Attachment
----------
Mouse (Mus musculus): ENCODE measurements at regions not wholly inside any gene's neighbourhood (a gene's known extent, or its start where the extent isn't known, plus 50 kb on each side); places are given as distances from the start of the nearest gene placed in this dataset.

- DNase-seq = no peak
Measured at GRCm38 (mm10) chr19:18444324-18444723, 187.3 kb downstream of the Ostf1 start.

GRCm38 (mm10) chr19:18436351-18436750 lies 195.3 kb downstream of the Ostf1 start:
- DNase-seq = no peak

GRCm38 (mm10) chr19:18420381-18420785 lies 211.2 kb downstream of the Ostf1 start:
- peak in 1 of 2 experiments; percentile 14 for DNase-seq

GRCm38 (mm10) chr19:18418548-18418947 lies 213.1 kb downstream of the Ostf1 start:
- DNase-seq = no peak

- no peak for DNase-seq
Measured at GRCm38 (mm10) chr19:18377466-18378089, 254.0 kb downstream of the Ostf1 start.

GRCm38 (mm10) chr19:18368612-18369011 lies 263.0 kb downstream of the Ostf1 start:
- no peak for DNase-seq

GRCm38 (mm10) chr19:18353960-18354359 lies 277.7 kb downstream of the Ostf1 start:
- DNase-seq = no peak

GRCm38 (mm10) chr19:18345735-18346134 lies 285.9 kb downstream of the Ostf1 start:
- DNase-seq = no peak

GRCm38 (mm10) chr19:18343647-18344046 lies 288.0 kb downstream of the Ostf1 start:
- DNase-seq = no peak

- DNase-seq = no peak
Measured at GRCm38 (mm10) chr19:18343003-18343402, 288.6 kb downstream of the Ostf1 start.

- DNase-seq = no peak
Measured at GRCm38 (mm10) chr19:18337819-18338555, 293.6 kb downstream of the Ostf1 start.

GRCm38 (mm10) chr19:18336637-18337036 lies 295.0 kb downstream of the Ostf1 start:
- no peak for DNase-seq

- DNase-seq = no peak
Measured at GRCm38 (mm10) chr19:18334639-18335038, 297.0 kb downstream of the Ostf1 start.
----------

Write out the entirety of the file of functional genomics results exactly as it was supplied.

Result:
Mouse (Mus musculus): ENCODE measurements at regions not wholly inside any gene's neighbourhood (a gene's known extent, or its start where the extent isn't known, plus 50 kb on each side); places are given as distances from the start of the nearest gene placed in this dataset.

- DNase-seq = no peak
Measured at GRCm38 (mm10) chr19:18444324-18444723, 187.3 kb downstream of the Ostf1 start.

GRCm38 (mm10) chr19:18436351-18436750 lies 195.3 kb downstream of the Ostf1 start:
- DNase-seq = no peak

GRCm38 (mm10) chr19:18420381-18420785 lies 211.2 kb downstream of the Ostf1 start:
- peak in 1 of 2 experiments; percentile 14 for DNase-seq

GRCm38 (mm10) chr19:18418548-18418947 lies 213.1 kb downstream of the Ostf1 start:
- DNase-seq = no peak

- no peak for DNase-seq
Measured at GRCm38 (mm10) chr19:18377466-18378089, 254.0 kb downstream of the Ostf1 start.

GRCm38 (mm10) chr19:18368612-18369011 lies 263.0 kb downstream of the Ostf1 start:
- no peak for DNase-seq

GRCm38 (mm10) chr19:18353960-18354359 lies 277.7 kb downstream of the Ostf1 start:
- DNase-seq = no peak

GRCm38 (mm10) chr19:18345735-18346134 lies 285.9 kb downstream of the Ostf1 start:
- DNase-seq = no peak

GRCm38 (mm10) chr19:18343647-18344046 lies 288.0 kb downstream of the Ostf1 start:
- DNase-seq = no peak

- DNase-seq = no peak
Measured at GRCm38 (mm10) chr19:18343003-18343402, 288.6 kb downstream of the Ostf1 start.

- DNase-seq = no peak
Measured at GRCm38 (mm10) chr19:18337819-18338555, 293.6 kb downstream of the Ostf1 start.

GRCm38 (mm10) chr19:18336637-18337036 lies 295.0 kb downstream of the Ostf1 start:
- no peak for DNase-seq

- DNase-seq = no peak
Measured at GRCm38 (mm10) chr19:18334639-18335038, 297.0 kb downstream of the Ostf1 start.